David Cameron exited Downing Street seven years ago when his Brexit move backfired
David Cameron, former Prime Minister of the United Kingdom, has been appointed as the foreign secretary in a surprise move while reshuffling the cabinet. The reshuffling took place under the direct orders of the current Prime Minister Rishi Sunak, who made the former prime minister make a comeback to frontline politics.
David Cameron exited Downing Street seven years ago when his Brexit move backfired. He made a big bet on holding the referendum on Brexit that failed and ultimately led to his resignation, bringing his six-year term to an end.
David Cameron’s political career was saved under a royal decree. British law requires that only the present MPs or members of the House of Lords can attain the chairs as government ministers. But in 2016, when Cameron resigned, King Charles III raised him as a Lord, concealing his fate as a life peer and allowing his resumption as a foreign secretary.
David Cameron’s appointment as the foreign secretary by PM Sunak himself at the start of the week sent a euphoric wave amongst the centrist wing of the Conservative Party. They are of the viewpoint that Britain required a familiar face on the global forum and also someone who could prove to be an asset during the elections.
The opposition is, as always, not happy, criticising the decision of appointment of someone whose policies led to his resignation. His leadership abilities are questioned, and his appointment is labelled as a desperate act to save the government. The recent opinion polls displayed a fallback of 20 points with an upcoming election in the coming year.
Lord Cameron was appointed to the House of Lords on Monday after a job offer only last week. The ex-PM would be working in one of the most significant portfolios in the cabinet. The critics were having a tough time gulping down the news while the Lord took upon his responsibilities to conduct the official duties.
The Foreign Office said that Cameron held a call with Antony Blinken, the US Secretary of State, and reaffirmed the long-term partnership and strength of the US-UK relations. They also discussed the situations of the ongoing Middle Eastern conflict, humanitarian halts for the safe passage of Gaza civilians, and Israel’s right to self-defence.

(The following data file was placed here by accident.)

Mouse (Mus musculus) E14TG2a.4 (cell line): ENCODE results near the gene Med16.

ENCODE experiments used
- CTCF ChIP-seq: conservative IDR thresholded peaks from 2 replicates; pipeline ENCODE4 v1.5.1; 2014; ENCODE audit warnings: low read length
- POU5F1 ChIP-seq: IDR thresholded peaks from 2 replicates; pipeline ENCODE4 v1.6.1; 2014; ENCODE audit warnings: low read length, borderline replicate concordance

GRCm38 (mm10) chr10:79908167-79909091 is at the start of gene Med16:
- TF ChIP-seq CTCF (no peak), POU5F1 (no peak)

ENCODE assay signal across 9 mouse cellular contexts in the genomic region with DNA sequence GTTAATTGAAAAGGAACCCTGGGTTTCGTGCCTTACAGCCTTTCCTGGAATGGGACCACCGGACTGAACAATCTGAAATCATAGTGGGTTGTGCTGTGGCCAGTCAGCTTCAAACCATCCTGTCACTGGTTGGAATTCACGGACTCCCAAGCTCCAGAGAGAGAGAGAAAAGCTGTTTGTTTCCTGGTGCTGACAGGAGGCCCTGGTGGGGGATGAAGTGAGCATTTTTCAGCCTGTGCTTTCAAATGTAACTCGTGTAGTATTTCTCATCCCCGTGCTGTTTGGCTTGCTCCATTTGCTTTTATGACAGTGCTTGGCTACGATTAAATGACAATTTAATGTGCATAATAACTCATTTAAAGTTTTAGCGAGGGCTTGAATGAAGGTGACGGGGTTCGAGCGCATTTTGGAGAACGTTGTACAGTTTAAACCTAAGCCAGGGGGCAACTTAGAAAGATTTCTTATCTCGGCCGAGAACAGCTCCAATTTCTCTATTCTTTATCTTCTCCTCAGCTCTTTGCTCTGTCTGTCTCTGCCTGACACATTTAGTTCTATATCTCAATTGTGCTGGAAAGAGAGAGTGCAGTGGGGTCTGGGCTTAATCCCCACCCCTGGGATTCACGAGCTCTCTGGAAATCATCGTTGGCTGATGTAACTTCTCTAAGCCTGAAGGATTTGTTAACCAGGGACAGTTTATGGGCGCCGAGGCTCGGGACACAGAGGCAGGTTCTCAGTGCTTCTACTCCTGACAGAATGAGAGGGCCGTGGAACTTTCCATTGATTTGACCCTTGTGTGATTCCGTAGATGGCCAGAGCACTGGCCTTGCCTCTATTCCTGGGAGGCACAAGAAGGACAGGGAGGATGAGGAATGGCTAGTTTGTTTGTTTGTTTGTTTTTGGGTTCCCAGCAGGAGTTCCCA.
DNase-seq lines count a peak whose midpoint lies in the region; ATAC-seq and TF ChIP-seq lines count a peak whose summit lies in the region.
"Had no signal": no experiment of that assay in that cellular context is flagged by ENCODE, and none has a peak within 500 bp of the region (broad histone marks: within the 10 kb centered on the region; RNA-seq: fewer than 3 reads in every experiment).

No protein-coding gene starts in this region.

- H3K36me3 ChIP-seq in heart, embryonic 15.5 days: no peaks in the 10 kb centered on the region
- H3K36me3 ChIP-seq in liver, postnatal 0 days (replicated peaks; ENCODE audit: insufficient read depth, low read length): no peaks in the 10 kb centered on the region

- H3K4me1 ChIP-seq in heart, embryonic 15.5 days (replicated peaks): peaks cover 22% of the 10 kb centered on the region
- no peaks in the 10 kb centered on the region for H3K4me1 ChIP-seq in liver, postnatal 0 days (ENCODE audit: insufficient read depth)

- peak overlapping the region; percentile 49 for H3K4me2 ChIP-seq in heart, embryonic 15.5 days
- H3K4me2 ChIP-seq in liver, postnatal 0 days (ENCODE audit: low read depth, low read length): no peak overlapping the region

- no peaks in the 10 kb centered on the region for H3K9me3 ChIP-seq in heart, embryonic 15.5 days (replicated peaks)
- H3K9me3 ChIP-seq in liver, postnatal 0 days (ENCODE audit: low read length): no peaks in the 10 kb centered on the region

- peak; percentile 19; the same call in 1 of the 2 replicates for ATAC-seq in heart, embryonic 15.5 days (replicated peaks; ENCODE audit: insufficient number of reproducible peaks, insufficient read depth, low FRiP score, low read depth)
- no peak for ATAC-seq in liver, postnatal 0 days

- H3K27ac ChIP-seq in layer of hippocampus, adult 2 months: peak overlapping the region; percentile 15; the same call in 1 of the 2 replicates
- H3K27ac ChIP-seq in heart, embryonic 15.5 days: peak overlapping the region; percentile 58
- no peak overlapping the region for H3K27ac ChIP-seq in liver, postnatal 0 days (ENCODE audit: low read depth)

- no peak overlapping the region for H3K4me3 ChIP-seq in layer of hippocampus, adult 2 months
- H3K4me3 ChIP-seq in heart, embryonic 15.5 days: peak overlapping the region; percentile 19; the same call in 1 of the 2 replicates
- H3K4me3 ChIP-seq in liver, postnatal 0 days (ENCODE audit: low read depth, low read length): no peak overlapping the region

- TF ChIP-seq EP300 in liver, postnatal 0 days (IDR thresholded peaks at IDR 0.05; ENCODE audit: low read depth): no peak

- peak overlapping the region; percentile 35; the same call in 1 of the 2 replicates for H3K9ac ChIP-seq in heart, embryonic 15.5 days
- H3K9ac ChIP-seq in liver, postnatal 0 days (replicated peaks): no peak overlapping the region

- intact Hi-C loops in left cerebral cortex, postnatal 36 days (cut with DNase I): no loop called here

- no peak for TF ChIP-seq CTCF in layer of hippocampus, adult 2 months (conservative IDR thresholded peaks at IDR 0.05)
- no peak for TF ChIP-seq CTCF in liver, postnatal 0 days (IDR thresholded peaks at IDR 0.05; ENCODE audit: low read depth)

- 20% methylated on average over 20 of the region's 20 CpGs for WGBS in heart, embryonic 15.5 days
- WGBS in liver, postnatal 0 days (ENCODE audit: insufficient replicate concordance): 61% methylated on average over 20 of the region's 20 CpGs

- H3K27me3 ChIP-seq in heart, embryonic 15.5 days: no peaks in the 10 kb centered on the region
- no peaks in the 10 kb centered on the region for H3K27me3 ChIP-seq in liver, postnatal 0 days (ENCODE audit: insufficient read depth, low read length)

The cabinet reshuffle is looked upon as Sunak’s attempts to solidify his position and ensure the future of his Conservative Party, which is 20 points behind the Labour Party.
Suella Braverman was dismissed over her criticism of the Metropolitan Police. Her dismissal was the result of her written op-ed published in The Times, where she accused the London police of sidelining orders from Downing Street and being politically biased during protests. She has been the centre for controversial remarks since long ago over her plans to deport asylum seekers to Rwanda and calling homelessness a lifestyle choice.
James Cleverly, former foreign secretary, was appointed as the new interior minister, Braverman’s successor. There also came a resignation from Therese Coffey, the Environment Minister. Steve Barclay, the ex-health minister, was roped into cover Coffey’s absence while Victoria Atkins took upon his old job.
David Cameron was Britain’s youngest prime minister in over two centuries and also the first one to head a coalition government since WWII. He had a different approach to restructuring his party by supporting modern thoughts like same-sex marriage and climate change issues.
But he made a grave mistake that cost him his career. He isolated most of his party’s right-wing allies who wanted to realise Brexit. His appointment has angered those who backed Brexit, but there’s more burden ahead.
David Cameron was criticised by a parliamentary committee for lobbying ministers and senior officials for Greenshill, a supply chain finance that later filed for insolvency protection in 2021. He garnered support from his prime ministerial successor, Theresa May, that his experience in global affairs would be invaluable.